Book Review : Harrow the Ninth

This review contains spoilers. Read at your own risk.
Book Review : Harrow the NinthHarrow the Ninth (The Locked Tomb, #2) by Tamsyn Muir
on August 4th 2020
Pages: 497
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Harrow the Ninth, the sequel to the sensational, USA Today best-selling novel Gideon the Ninth, turns a galaxy inside out as one necromancer struggles to survive the wreckage of herself aboard the Emperor's haunted space station.
She answered the Emperor's call.
She arrived with her arts, her wits, and her only friend.
In victory, her world has turned to ash.
After rocking the cosmos with her deathly debut, Tamsyn Muir continues the story of the penumbral Ninth House in Harrow the Ninth, a mind-twisting puzzle box of mystery, murder, magic, and mayhem. Nothing is as it seems in the halls of the Emperor, and the fate of the galaxy rests on one woman's shoulders.
Harrowhark Nonagesimus, last necromancer of the Ninth House, has been drafted by her Emperor to fight an unwinnable war. Side-by-side with a detested rival, Harrow must perfect her skills and become an angel of undeath — but her health is failing, her sword makes her nauseous, and even her mind is threatening to betray her.
Sealed in the gothic gloom of the Emperor's Mithraeum with three unfriendly teachers, hunted by the mad ghost of a murdered planet, Harrow must confront two unwelcome questions: is somebody trying to kill her? And if they succeeded, would the universe be better off?

When I finished reading Gideon the Ninth and imagined what it’s sequel, Harrow the Ninth would be like, I thought Harrow would be shaking up the galaxy as a new Lyctor. Instead, she seemed to have lost her sanity, rendering her unable to remember the true events of the first novel or to even use use most of her newfound powers. To top it off, most of Harrow the Ninth was written in second person. I found it to be a frustrating read due to this narration style, Harrow’s insanity, and spent much of the novel, like Harrow, not really grasping what was going on. If this disorientation that I experienced is not immersion at its finest, I don’t know what is.  Too bad I just couldn’t stop asking questions and enjoy the experience itself more.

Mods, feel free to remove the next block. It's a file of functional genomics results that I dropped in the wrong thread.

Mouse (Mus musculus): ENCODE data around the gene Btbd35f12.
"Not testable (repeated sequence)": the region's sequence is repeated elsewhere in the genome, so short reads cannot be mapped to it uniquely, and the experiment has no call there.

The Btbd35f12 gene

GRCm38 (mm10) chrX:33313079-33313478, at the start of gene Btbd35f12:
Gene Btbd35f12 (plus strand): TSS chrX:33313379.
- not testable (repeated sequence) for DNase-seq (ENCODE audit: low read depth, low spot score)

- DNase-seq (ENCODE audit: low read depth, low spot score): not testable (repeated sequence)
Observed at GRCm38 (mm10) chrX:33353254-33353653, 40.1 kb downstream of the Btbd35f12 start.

“You were a daughter of the Locked Tomb. The option of destruction had been your constant companion since you were three years old.”


When I found out Harrow the Ninth was written in second person, I asked myself what possible reason there could be for writing in second person. Immediately, the only option that came to my mind was an obvious one—View Spoiler » Turns out, my suspicions were correct, but I didn’t actually get this payoff of confirmation until almost the end of the novel. That’s a lot of schlepping through second person in the meantime. Plus, it angered me that Gideon, the awesome, smart-mouthed protagonist of the first novel, and her sacrifice was not remembered by her best friend, Harrow. I hated reading Harrow’s reconstruction of events of the first novel, with a different cavalier cut and paste over Gideon’s existence. And with Harrow out of commission mentally and physically, it felt like what were all the losses of the first novel for?


“It was as though your brain had formed a scab over everything that had happened to you.”